Sunday, December 21, 2008

The Dark Side of Web 2.0

I recently attended a good environmental scan / overview presentation about what's happing "out there" in terms of information management, technology, and the internet. As I was listening to the speaker, my mind turned, somewhat uncharacteristically, to a "dark side" perspective. Many speakers / thought leaders extol the virtues/promise/potential about Web 2.0 and social technologies, but perhaps there really is a down side, or at least a few considerations for a more balanced view:

The rise of the opinionated - Emerging technologies gives a voice to all participants (yes, like me). But not every voice is worth hearing. And since these voices are manifested in an explosion of content in a wide variety of types and formats, determining best quality and value is a significant challenge.

The rise of aggregation vs. new and innovative thinking - We first heard about it in the context of students plagiarizing internet content for projects, but now it’s rampant. On the internet, content is so easy to find that there is a tendency to copy and re-use, often without citing sources, rather than create / innovate something new. Granted, re-use saves time and money, but not in all circumstances. Sometimes new and innovative approaches are required to solve problems created by status quo thinking.

The rise of aggregation and fall of awareness / access to original, authoritative sources - The technological capabilities to aggregate content, not to mention the broad re-purposing/re-use of content without attribution, makes it very difficult at times to identify the original, authoritative sources. True, content should be evaluated on its own merit, but often part of that evaluation requires context and source of origin.

Rise of the net evangelist - Over the last few years, the internet and Web 2.0 have been the new "cool thing" to talk about. As a result, there is no shortage of evangelists who are willing and able to take money and talk about the value of Web 2.0 and social technologies in a number of abstract, theoretical ways, or reflect retrospectively/summatively on experiences of organizations who've used some of these technologies to impact their business. Many of these evangelists miss an important point - social technologies are only useful if people use them. Crowd sourcing / wisdom of crowds only works if a crowd is participating. Most of the statistics I've seen around about participation in social technologies (e.g. How Do People Participate in Social Media), and my meagre personal experience online and with in-person groups, point to only a small percentage of any group actual participates. It's a little hard to get wisdom from a crowd when there is now crowd.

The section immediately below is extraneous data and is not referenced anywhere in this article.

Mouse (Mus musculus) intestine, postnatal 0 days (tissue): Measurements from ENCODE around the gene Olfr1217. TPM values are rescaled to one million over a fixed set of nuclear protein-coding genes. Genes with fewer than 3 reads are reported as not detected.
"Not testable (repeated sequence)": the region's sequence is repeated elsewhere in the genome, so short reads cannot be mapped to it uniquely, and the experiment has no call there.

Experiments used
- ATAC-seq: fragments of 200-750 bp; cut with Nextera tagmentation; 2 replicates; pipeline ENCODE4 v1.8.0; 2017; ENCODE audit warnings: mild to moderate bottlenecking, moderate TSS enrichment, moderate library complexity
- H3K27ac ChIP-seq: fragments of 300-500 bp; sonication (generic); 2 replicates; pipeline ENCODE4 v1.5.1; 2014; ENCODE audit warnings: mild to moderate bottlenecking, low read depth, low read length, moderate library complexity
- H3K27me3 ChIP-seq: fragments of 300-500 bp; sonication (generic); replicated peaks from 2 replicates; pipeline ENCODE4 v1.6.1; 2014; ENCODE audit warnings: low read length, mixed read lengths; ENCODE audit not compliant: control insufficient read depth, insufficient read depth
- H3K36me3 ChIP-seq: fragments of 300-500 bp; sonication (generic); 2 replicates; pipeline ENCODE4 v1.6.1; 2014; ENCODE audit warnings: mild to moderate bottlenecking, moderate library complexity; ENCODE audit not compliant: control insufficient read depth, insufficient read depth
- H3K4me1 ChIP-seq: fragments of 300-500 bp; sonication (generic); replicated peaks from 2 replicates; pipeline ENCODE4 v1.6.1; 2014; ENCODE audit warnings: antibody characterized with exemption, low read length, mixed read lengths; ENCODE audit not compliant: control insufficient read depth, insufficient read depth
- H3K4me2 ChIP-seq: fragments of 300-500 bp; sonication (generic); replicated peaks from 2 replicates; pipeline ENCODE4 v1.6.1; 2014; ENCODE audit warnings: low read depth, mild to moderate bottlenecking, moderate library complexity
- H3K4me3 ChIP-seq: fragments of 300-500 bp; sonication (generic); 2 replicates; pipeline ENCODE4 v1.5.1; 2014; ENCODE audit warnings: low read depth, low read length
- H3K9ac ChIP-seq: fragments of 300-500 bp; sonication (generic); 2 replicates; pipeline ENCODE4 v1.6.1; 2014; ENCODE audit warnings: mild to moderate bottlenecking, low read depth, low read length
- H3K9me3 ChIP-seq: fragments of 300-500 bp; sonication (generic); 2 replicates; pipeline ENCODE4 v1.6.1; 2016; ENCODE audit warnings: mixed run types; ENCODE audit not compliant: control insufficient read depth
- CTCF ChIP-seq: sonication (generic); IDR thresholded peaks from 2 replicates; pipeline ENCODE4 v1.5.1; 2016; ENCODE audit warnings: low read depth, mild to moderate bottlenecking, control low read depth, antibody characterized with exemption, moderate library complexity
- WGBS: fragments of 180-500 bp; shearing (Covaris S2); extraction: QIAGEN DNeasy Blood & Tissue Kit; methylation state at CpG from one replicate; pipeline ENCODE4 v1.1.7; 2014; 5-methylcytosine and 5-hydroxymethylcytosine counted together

Rise (re-glorification) of the speaker not the listener – Early KM initiatives mistakenly focused on the information provider / creator and not the consumer / learner, evidenced in the many stories about unused “knowledge repositories.” Two camps seem to be emerging. I find much (thankfully not all) of the rhetoric around the promise and potential of emerging technologies seems to again focus on the provision / availability of content, and not the individual / group learning and collaboration that takes place, supported by the content. The underlying assumption is that people individually and groups will do the right / logical thing as a matter of course. A bit misguided perhaps?

I certainly agree with those who say that emerging social technologies for joint content authoring, networking, linking, sharing, commenting etc. present opportunities not previously possible in the organizational context. The real challenge from my view is how to deal with the many complexities associated with people – individuals or groups – in examining, choosing, and harnessing the opportunities to integrate social technologies to create productive work environments.


Anonymous said...

Clever thinking, and well put. I ran some 'KnowledgeManagement' projects about 10 years ago. We introduced a "Linkedin-kind-of-thing" and a "" on a corporate intranet in 1999.
Succesful at their point of introduction and two, three years onwards. Last month I learned they all went unused after that.
It isn't about ideas nor technology. It is about people using it.

C. Curmudgeon said...


. . . and ever was the dialectic. While I can't disagree with your analysis of how things can, and do, go wrong, I think we're at the very beginning of a revolution in connectivity and collaboration. I believe I have no choice, given my position at a large manufacturing corporation, to expect this revolution will result in increased innovation and productivity.

What you have pointed out are some of the speed bumps on the way. I don't believe they are indicative of the general trend.

Anonymous said...

Thanks for the comment Mr. "C." My post was just about a bit of "balencing" things a bit. I agree that we're at the beginning of something very interesting. What I am noticing is that when people / organizations talk about leveraging social technologies, there is more often that not at least some thought given to how people should/do work together - very encouraging.